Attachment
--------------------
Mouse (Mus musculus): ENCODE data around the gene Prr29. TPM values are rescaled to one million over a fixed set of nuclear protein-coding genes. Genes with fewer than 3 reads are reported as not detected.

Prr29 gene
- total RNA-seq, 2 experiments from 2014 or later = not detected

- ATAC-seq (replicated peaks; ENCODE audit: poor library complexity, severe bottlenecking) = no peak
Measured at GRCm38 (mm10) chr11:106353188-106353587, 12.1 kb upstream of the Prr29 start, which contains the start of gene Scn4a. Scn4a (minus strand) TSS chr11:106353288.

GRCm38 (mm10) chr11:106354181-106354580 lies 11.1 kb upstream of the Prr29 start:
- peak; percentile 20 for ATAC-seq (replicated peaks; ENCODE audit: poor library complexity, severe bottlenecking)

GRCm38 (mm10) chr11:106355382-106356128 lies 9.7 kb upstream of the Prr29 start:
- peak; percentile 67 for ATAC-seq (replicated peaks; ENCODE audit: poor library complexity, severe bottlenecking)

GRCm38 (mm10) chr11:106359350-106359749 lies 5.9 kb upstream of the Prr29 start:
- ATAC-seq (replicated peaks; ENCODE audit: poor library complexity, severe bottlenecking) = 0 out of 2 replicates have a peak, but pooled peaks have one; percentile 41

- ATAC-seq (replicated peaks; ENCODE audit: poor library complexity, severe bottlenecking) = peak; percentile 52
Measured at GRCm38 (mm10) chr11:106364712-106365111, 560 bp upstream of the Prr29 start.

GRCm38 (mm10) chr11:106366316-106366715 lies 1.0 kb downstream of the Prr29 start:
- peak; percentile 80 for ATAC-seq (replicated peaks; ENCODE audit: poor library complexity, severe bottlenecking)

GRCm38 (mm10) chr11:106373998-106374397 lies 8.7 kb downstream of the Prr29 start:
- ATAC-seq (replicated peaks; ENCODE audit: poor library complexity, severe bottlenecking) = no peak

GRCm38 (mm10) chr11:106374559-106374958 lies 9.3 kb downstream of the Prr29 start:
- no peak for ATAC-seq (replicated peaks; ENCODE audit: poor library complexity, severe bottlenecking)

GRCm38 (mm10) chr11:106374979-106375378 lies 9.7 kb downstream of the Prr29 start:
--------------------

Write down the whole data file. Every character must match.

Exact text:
Mouse (Mus musculus): ENCODE data around the gene Prr29. TPM values are rescaled to one million over a fixed set of nuclear protein-coding genes. Genes with fewer than 3 reads are reported as not detected.

Prr29 gene
- total RNA-seq, 2 experiments from 2014 or later = not detected

- ATAC-seq (replicated peaks; ENCODE audit: poor library complexity, severe bottlenecking) = no peak
Measured at GRCm38 (mm10) chr11:106353188-106353587, 12.1 kb upstream of the Prr29 start, which contains the start of gene Scn4a. Scn4a (minus strand) TSS chr11:106353288.

GRCm38 (mm10) chr11:106354181-106354580 lies 11.1 kb upstream of the Prr29 start:
- peak; percentile 20 for ATAC-seq (replicated peaks; ENCODE audit: poor library complexity, severe bottlenecking)

GRCm38 (mm10) chr11:106355382-106356128 lies 9.7 kb upstream of the Prr29 start:
- peak; percentile 67 for ATAC-seq (replicated peaks; ENCODE audit: poor library complexity, severe bottlenecking)

GRCm38 (mm10) chr11:106359350-106359749 lies 5.9 kb upstream of the Prr29 start:
- ATAC-seq (replicated peaks; ENCODE audit: poor library complexity, severe bottlenecking) = 0 out of 2 replicates have a peak, but pooled peaks have one; percentile 41

- ATAC-seq (replicated peaks; ENCODE audit: poor library complexity, severe bottlenecking) = peak; percentile 52
Measured at GRCm38 (mm10) chr11:106364712-106365111, 560 bp upstream of the Prr29 start.

GRCm38 (mm10) chr11:106366316-106366715 lies 1.0 kb downstream of the Prr29 start:
- peak; percentile 80 for ATAC-seq (replicated peaks; ENCODE audit: poor library complexity, severe bottlenecking)

GRCm38 (mm10) chr11:106373998-106374397 lies 8.7 kb downstream of the Prr29 start:
- ATAC-seq (replicated peaks; ENCODE audit: poor library complexity, severe bottlenecking) = no peak

GRCm38 (mm10) chr11:106374559-106374958 lies 9.3 kb downstream of the Prr29 start:
- no peak for ATAC-seq (replicated peaks; ENCODE audit: poor library complexity, severe bottlenecking)

GRCm38 (mm10) chr11:106374979-106375378 lies 9.7 kb downstream of the Prr29 start: